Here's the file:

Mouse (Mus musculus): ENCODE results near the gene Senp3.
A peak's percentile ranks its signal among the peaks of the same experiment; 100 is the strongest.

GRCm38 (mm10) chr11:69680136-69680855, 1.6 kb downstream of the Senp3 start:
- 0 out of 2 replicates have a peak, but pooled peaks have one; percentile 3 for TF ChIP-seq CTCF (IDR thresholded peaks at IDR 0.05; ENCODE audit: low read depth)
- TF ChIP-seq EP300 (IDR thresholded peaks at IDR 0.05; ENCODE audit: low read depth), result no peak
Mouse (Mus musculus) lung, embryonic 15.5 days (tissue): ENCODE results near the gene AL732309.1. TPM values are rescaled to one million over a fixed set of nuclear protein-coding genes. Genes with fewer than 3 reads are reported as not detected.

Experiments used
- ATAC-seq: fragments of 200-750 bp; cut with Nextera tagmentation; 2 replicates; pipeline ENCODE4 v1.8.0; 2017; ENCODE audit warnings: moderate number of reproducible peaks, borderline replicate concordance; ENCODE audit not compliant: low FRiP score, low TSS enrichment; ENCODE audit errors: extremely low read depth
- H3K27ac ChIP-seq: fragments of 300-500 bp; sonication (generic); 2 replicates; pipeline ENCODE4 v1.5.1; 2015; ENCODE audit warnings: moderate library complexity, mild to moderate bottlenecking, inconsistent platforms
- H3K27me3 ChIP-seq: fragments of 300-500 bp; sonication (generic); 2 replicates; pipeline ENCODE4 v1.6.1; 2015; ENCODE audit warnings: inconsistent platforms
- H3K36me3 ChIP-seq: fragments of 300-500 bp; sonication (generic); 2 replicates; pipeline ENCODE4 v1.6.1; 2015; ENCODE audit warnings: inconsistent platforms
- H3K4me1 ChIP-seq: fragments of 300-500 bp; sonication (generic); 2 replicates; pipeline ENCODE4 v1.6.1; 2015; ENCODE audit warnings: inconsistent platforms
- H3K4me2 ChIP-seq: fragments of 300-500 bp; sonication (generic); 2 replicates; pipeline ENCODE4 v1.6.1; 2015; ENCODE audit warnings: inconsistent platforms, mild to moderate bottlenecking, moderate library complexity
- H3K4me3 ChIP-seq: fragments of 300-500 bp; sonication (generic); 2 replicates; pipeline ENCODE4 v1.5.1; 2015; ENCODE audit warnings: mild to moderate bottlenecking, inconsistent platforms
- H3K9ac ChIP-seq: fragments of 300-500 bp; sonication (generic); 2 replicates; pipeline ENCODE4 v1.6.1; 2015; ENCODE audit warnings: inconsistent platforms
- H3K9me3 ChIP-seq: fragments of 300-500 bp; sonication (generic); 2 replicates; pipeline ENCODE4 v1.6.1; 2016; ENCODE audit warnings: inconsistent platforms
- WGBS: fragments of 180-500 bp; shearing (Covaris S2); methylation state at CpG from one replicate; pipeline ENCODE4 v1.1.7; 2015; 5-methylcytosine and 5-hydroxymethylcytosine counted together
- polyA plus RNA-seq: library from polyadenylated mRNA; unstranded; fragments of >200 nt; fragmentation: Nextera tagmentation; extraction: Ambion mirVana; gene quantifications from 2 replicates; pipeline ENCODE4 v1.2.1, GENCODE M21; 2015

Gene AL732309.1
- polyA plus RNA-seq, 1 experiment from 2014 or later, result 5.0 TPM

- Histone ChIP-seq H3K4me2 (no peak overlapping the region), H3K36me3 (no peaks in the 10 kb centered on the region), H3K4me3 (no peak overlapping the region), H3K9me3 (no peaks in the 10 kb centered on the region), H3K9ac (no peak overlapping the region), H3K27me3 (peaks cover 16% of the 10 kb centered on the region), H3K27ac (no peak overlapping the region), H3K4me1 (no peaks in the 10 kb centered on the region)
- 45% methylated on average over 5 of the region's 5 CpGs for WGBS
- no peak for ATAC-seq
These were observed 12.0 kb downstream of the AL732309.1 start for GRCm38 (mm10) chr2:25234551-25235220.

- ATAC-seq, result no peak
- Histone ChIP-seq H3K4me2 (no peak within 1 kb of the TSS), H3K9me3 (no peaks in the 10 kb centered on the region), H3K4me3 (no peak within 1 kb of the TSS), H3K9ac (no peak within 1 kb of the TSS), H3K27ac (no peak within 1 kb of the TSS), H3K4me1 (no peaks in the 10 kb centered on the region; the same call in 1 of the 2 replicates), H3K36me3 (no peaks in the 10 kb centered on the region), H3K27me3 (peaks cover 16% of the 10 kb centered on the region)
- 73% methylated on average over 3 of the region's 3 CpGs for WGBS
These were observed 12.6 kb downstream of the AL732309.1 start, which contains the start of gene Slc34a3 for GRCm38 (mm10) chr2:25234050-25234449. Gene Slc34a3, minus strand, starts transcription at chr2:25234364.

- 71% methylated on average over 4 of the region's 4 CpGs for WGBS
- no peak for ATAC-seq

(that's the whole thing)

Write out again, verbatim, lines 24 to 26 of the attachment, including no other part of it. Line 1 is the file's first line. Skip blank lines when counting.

These were observed 12.0 kb downstream of the AL732309.1 start for GRCm38 (mm10) chr2:25234551-25235220.

- ATAC-seq, result no peak
- Histone ChIP-seq H3K4me2 (no peak within 1 kb of the TSS), H3K9me3 (no peaks in the 10 kb centered on the region), H3K4me3 (no peak within 1 kb of the TSS), H3K9ac (no peak within 1 kb of the TSS), H3K27ac (no peak within 1 kb of the TSS), H3K4me1 (no peaks in the 10 kb centered on the region; the same call in 1 of the 2 replicates), H3K36me3 (no peaks in the 10 kb centered on the region), H3K27me3 (peaks cover 16% of the 10 kb centered on the region)